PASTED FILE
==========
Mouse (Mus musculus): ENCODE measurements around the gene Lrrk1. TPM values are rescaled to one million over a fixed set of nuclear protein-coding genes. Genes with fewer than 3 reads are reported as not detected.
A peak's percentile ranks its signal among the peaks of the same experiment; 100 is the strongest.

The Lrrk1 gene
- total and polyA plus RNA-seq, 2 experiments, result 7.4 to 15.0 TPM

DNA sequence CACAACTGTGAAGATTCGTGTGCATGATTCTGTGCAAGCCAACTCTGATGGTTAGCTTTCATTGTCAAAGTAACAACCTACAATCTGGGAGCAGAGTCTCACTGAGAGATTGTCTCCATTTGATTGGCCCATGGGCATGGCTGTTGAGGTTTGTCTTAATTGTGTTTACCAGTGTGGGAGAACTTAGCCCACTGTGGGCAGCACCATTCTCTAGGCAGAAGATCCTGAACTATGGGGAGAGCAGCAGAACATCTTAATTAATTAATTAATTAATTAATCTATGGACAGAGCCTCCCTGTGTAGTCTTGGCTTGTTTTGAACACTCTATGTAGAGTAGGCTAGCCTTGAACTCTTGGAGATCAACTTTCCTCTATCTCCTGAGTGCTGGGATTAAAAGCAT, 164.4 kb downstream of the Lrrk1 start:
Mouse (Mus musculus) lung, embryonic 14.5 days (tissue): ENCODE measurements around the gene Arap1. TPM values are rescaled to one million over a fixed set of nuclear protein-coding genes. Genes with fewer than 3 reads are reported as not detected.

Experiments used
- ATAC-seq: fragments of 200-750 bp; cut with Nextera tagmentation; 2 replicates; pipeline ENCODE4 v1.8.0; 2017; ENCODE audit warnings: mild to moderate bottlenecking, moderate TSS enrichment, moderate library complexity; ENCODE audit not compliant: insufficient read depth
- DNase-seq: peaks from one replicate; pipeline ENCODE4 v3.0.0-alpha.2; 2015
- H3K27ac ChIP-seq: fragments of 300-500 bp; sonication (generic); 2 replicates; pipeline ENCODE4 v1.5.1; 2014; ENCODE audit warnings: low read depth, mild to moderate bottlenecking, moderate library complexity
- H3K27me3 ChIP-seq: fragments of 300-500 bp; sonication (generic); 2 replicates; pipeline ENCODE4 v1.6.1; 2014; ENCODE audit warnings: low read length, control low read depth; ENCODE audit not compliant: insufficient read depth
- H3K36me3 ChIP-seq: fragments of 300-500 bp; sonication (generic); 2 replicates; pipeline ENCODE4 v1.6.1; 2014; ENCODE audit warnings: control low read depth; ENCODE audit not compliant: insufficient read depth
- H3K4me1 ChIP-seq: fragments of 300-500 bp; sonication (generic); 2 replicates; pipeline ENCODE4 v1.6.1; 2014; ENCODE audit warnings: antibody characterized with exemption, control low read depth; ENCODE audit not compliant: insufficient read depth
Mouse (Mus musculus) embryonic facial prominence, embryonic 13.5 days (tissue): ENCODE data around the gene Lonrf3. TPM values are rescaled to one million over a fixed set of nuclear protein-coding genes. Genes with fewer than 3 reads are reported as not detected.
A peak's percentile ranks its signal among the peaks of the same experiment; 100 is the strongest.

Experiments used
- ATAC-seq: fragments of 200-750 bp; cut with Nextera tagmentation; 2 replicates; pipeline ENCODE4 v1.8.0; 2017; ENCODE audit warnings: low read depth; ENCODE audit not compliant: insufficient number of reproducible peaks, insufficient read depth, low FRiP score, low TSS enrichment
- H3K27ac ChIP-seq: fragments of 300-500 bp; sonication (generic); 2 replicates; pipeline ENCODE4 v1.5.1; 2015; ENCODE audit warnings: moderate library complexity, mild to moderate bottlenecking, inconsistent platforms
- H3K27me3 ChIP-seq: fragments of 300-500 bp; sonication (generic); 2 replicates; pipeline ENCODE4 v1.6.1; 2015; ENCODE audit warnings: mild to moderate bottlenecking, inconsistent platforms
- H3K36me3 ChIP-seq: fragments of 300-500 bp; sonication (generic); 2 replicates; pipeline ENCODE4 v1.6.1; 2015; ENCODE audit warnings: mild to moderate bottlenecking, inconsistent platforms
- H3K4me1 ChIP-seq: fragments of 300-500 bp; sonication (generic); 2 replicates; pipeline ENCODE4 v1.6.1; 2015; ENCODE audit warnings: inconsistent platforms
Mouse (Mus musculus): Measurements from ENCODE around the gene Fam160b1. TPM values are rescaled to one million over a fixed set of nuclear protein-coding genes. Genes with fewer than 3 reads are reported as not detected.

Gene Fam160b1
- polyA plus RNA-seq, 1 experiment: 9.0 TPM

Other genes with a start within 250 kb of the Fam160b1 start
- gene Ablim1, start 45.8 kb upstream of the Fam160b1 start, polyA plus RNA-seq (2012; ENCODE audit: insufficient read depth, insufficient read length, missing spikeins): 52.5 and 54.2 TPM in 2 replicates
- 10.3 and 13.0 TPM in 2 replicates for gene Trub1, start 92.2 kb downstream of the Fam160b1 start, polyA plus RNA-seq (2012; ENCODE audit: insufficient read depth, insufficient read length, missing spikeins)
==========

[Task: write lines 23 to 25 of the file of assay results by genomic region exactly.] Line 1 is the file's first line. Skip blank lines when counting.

Gene Fam160b1
- polyA plus RNA-seq, 1 experiment: 9.0 TPM

Other genes with a start within 250 kb of the Fam160b1 start